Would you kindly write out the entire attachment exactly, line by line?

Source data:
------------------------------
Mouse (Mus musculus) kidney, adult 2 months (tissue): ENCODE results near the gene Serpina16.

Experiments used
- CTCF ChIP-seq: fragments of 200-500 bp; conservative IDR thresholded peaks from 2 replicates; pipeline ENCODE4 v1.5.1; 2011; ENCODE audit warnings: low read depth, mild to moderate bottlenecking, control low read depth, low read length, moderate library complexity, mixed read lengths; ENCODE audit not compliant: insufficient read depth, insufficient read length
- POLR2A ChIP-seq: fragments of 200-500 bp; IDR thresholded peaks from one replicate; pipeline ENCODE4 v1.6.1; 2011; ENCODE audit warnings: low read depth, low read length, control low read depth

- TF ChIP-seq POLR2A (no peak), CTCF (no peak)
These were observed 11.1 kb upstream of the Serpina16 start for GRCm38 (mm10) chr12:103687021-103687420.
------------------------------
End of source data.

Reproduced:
Mouse (Mus musculus) kidney, adult 2 months (tissue): ENCODE results near the gene Serpina16.

Experiments used
- CTCF ChIP-seq: fragments of 200-500 bp; conservative IDR thresholded peaks from 2 replicates; pipeline ENCODE4 v1.5.1; 2011; ENCODE audit warnings: low read depth, mild to moderate bottlenecking, control low read depth, low read length, moderate library complexity, mixed read lengths; ENCODE audit not compliant: insufficient read depth, insufficient read length
- POLR2A ChIP-seq: fragments of 200-500 bp; IDR thresholded peaks from one replicate; pipeline ENCODE4 v1.6.1; 2011; ENCODE audit warnings: low read depth, low read length, control low read depth

- TF ChIP-seq POLR2A (no peak), CTCF (no peak)
These were observed 11.1 kb upstream of the Serpina16 start for GRCm38 (mm10) chr12:103687021-103687420.